Almost White

Posted in Anthropology, Books, Media Archive, Monographs, Native Americans/First Nation, Social Science, United States on 2012-07-31 04:28Z by Steven

Almost White

212 pages
Original Classication ID: E184.A1 B53
Source: University of Michigan via The Hathi Trust Digital Library

Brewton Berry


  • Preface
  • 1. The Myth of the Vanishing Indian
  • 2. Where Are They?
  • 3. Who Are They?
  • 4. What the Whites Believe
  • 5. What the Negro Thinks
  • 6. Etiquette
  • 7. How They Live
  • 8. Their Schools
  • 9. Almost Red
  • 10. Almost Black
  • 11. Almost White
  • Bibliography
  • Index


Miscegenation seems to be an inevitable consequence of the meeting of races and nationalities. Despite the fears and warnings of the Jeremiahs, hybrids are everywhere. Fortunately, most people of mixed blood are able to identify themselves with, and are accepted by, one or the other of the racial groups from which they have sprung. Thus, the American mulatto thinks of himself as a Negro and is accepted by other Negroes as one of themselves.

But here and there we find pathetic folk of mixed ancestry who never know quite where they belong. There are Eurasians in the Far East, Anglo-Indians in India, Cape Coloured and Afro-Asians in South Africa, Jamaica Whites in Jamaica, and Indo-Europeans in Indonesia. Elsewhere we find Bovianders, Lobos, Caboslos, Cafusos, Moplahs, Moriscos, Cholos and countless others. These are raceless people, neither fish nor fowl, neither white, nor black, nor red, nor brown. They bear a heavy cross.

We have such folk in the United States. I first became aware of them as a youth in Orangeburg, South Carolina where there are outcasts known as Brass Ankles, Red Legs, and Buckheads. But, like others of my class, I remained aloof from them and never gave them a passing thought. Not, at any rate, until 1937 when I read Everett Stonequist’s The Marginal Man. That set me to thinking, and for the past twenty-five years I have been searching out and visiting these hybrid communities. A fellowship from the Julius Rosenwald Foundation enabled me to spend one full year in the field, and another was made possible by a grant from the Graduate School of The Ohio State University.

My informants have been legion. Over the years I have corresponded with hundreds of persons who shared my interest. I have talked with thousands of whites and Negroes who live in proximity to these mixed-bloods. My indebtedness to all these is very great. Especially do I appreciate the help given me by Dr. William Harlen Gilbert, Jr., of the Library of Congress, Mr. Calvin L. Beale of the U.S. Department of Agriculture, Dr. Edward T. Price of Los Angeles State College, and Mr. C. A. Weslager of Wilmington, Delaware. I am grateful to Dr. Chapman J. Milling, of Columbia, South Carolina, for permission to use his poem “Croatan” which appears in Chapter II. The editors of Phylon allowed me to reprint “The Myth of the Vanishing Indian,” and the University of North Carolina Press granted permission to quote from James Aswell’s God Bless the Devil!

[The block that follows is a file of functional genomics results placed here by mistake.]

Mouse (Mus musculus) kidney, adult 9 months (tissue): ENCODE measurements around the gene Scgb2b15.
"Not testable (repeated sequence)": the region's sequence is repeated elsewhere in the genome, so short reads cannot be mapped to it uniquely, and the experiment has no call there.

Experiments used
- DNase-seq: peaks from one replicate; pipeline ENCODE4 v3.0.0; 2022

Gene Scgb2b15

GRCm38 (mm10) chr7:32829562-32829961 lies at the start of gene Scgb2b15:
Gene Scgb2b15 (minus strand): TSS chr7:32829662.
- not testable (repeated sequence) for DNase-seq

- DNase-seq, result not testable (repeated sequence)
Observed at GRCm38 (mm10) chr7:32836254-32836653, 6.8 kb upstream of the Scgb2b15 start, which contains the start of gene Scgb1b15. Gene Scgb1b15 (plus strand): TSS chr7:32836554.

Most of all I am indebted to the thousands of mixed-bloods, whom I call mestizos, who received me with kindness and courtesy, and who shared their secrets with me. I hope that this book will help to remove some of the prejudice and misunderstanding to which they have been subjected.

Brewton Berry

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The Mestizos of South Carolina

Posted in Anthropology, Articles, Social Science, Tri-Racial Isolates, United States on 2011-03-20 22:26Z by Steven

The Mestizos of South Carolina

The American Journal of Sociology
Volume 51, Number 1 (July 1945)
pages 34-41

Brewton Berry

There are several communities of white-Indian-Negro hybrids in South Carolina, the members of which do not fit into the biracial caste system upon which the state’s whole social structure is built. Similar groups are found in other states. Some of these are amalgamating with the Negroes, while others have won an intermediate status as “Inidans.” Those in South Carolina have resisted both of these accommodations and have persistently fought for white status. Their present position in etiquette and is local institutions, such as churches and schools, is a particular one, being the status of neither Negroes nor whites.

There are in South Carolina today fully five thousand people—perhaps even ten thousand—who do not fit into the biracial caste system upon which the state’s whole social structure is built. These out-castes insist that they are white, and they claim the privileges and courtesies of white people. Some of them, if pressed, will not deny a strain of Indian, though they take no pride in the fact; and most of them are offended even at that suggestion. The dominant whites, on the other hand, are convinced that there is a trace of Negro blood in them and, on the theory that “one drop of Negro blood makes one a Negro,” are reluctant to accept them and regard their claim to white status with various and mixed emotions, ranging from amusement to horror.